Take Action: Responding to the Death of Osama bin Laden

May 2, 2011

The U.S. assassination of Osama bin Laden announced on Sunday night continues the violence initiated by al Qaeda's attacks on the United States and the reciprocation of war in Afghanistan and Iraq. While many people in the United States may feel closure or vindication in the death of the man who claimed to be the intellectual author of the September 11 attacks, for many others it is a failure of imagination and of political will that led to answering violence with more violence.

take actionWe believe that war is not the answer, and perpetual violence is not the answer. The costs are too high. Tens of thousands of people have been killed or wounded in the past decade, and more than $1 trillion has been spent by the United States alone. The United States has violated civil liberties and held political prisoners without trial.

Killing Osama bin Laden will not end violent extremism. The groups that Bin Laden worked with will remain. The war in Afghanistan continues. Troops remain in Iraq. As FCNL’s Jonathan Evans and others have noted on our blog, killing the al Qaeda leader goes against Friends' testimonies and appears to violate international law.

Change is Coming

Change is coming to the Middle East. Most significantly for those of us in the FCNL community, the most powerful forces changing the political structures in the Middle East are the non-violent, inclusive mass movements that have already overthrown two authoritarian governments and are making change happen in several additional countries.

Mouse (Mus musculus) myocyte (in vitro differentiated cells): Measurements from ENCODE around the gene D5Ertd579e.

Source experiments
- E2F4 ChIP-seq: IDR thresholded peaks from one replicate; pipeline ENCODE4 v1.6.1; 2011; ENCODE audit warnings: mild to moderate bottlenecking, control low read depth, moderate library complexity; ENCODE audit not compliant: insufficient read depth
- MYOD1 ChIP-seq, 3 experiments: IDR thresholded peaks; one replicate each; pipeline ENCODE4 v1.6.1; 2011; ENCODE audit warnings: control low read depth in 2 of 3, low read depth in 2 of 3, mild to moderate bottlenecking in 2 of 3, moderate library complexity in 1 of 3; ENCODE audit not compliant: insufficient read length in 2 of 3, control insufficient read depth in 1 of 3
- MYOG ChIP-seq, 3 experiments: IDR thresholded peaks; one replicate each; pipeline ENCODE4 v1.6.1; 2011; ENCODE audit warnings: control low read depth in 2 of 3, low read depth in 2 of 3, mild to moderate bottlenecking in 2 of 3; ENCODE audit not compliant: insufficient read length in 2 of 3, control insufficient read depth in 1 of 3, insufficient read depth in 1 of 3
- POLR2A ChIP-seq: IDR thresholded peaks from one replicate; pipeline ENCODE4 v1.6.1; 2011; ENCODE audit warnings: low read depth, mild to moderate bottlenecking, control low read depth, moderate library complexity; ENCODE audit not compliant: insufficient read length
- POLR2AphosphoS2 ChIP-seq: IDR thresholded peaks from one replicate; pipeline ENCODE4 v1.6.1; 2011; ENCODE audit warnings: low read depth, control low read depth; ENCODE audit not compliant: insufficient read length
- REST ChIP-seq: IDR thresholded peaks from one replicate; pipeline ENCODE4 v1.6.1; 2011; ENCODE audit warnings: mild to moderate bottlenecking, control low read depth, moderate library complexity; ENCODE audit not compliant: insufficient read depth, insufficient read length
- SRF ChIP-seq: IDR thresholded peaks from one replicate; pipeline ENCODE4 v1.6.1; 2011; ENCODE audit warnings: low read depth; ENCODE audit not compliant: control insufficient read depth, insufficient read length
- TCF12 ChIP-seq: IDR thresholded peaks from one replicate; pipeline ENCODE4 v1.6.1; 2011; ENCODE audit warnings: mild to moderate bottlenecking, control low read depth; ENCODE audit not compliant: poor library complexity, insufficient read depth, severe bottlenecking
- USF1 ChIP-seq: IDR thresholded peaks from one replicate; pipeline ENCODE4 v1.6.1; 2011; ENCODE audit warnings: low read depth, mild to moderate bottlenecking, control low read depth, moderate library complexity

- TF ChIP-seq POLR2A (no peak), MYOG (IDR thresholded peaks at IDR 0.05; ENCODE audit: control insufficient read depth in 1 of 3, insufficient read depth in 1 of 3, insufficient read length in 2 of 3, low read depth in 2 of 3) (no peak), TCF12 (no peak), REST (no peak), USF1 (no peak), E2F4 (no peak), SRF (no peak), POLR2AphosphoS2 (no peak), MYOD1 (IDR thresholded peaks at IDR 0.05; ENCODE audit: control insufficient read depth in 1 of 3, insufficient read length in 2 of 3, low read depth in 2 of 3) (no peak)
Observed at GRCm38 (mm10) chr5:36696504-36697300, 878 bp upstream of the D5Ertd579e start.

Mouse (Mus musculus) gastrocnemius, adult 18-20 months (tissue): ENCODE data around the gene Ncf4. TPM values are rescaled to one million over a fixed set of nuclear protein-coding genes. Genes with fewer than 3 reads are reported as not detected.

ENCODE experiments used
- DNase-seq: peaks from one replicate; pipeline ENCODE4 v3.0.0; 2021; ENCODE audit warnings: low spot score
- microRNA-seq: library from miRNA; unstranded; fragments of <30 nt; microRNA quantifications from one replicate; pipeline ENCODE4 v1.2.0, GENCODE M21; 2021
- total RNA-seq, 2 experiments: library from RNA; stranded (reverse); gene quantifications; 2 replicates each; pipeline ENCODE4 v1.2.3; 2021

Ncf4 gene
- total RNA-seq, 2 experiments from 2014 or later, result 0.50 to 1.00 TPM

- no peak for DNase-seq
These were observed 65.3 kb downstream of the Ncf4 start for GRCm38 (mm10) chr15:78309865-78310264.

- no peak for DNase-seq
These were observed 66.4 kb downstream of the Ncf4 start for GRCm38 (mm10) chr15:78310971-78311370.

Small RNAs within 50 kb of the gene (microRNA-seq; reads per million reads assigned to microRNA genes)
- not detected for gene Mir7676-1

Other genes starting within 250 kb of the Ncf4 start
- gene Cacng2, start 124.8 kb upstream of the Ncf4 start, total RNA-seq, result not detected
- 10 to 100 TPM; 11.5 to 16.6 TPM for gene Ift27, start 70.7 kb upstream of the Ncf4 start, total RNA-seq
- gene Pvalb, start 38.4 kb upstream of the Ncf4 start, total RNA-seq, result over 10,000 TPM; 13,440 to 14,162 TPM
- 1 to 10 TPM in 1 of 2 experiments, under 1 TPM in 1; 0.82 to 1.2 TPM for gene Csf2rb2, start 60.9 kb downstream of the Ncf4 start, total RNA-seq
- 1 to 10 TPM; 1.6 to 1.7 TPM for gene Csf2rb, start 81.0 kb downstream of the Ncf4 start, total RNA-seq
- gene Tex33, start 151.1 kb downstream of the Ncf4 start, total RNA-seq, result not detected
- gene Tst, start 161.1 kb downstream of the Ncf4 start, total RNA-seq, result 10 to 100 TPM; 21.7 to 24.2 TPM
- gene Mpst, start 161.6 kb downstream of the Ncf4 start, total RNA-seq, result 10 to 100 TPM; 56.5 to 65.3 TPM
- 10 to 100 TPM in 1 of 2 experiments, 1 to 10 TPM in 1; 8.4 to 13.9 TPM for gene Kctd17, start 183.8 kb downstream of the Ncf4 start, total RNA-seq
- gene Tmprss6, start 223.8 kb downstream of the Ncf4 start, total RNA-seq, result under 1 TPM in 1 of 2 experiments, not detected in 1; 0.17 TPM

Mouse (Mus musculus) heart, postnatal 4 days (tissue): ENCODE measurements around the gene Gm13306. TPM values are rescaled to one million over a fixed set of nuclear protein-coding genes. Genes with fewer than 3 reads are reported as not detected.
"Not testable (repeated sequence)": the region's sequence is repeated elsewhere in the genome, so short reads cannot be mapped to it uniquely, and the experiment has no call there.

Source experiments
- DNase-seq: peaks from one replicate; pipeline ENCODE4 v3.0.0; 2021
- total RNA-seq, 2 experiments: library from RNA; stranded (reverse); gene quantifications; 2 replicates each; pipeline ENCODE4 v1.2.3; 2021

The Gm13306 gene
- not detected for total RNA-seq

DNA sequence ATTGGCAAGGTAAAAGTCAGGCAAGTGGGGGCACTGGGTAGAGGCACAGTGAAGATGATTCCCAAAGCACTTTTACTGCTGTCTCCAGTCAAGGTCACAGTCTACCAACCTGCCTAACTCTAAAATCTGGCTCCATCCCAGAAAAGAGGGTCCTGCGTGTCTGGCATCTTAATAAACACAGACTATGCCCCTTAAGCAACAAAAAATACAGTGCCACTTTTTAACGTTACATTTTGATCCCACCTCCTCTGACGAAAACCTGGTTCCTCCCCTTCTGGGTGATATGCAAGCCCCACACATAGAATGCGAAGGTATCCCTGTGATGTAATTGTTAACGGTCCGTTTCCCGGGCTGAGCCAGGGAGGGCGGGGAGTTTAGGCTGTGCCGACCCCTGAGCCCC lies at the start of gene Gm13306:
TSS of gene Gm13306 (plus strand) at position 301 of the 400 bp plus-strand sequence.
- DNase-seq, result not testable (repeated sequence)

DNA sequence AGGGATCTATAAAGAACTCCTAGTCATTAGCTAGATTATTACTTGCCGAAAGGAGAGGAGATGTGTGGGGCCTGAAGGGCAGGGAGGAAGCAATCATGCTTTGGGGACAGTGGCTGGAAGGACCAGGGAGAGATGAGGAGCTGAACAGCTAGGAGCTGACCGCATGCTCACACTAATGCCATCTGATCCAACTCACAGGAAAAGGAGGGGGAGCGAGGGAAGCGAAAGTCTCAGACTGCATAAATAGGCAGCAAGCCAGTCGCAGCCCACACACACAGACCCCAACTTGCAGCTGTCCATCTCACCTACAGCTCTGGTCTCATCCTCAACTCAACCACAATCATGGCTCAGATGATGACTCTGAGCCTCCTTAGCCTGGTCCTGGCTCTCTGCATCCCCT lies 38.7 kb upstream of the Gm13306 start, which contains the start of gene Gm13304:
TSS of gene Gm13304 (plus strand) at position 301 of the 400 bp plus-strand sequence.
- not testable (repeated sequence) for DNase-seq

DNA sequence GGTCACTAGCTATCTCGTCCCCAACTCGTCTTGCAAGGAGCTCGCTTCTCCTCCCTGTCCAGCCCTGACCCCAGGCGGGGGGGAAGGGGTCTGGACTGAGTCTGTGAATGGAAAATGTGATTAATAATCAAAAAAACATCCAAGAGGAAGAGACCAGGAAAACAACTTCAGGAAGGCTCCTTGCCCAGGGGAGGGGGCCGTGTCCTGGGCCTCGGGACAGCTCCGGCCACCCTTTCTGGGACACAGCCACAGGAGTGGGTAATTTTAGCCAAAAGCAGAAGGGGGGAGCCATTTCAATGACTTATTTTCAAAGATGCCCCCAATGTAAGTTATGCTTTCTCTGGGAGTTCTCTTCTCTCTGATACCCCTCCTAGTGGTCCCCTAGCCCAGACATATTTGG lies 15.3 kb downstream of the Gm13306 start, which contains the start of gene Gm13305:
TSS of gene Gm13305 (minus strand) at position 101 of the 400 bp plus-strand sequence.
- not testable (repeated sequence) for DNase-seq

This is the moment to open a new chapter in U.S. foreign policy in the greater Middle East. This is the time for the United States to respond with solutions that don't perpetuate violence, but rather build on the non-violent transformation occurring in the Greater Middle East. You can help encourage Congress to start this conversation by asking some key questions.

Will the administration and Congress take a hard look at the failed war policies of the last ten years? Although the United States entered Afghanistan in pursuit of Bin Laden and al Qaeda, 9-1/2 years later Bin Laden wasn’t found in that country, but rather living comfortably near the capital of one of the United States’ closet allies in the region. U.S. intelligence officials say there are fewer than 100 al Qaeda operatives in Afghanistan today.

Congress and the administration can look back at the recommendations of the Iraq Study Group and other bipartisan experts that all identified greater diplomacy, development, and international cooperation as the tools most likely to address the threat of extremist terrorism.

We at FCNL will urge Congress to focus in the next few weeks on a serious reexamination of the U.S. war in Afghanistan. The United States needs to abandon the current war strategy and adopt a new strategy focused on:

  • beginning a significant withdrawal of U.S. troops from Afghanistan
  • halting offensive operations against the Taliban
  • engaging Afghan parties and Afghanistan's neighbors in negotiating peace, and
  • channelling U.S. development aid for reconstruction through Afghan, multilateral, and other civilian humanitarian organizations.

Take Action

Contact your representative and senators today. Let them know what you think about the death of Osama bin Laden. Then ask your representative and senators to begin a fundamental review of U.S. policy in the region.

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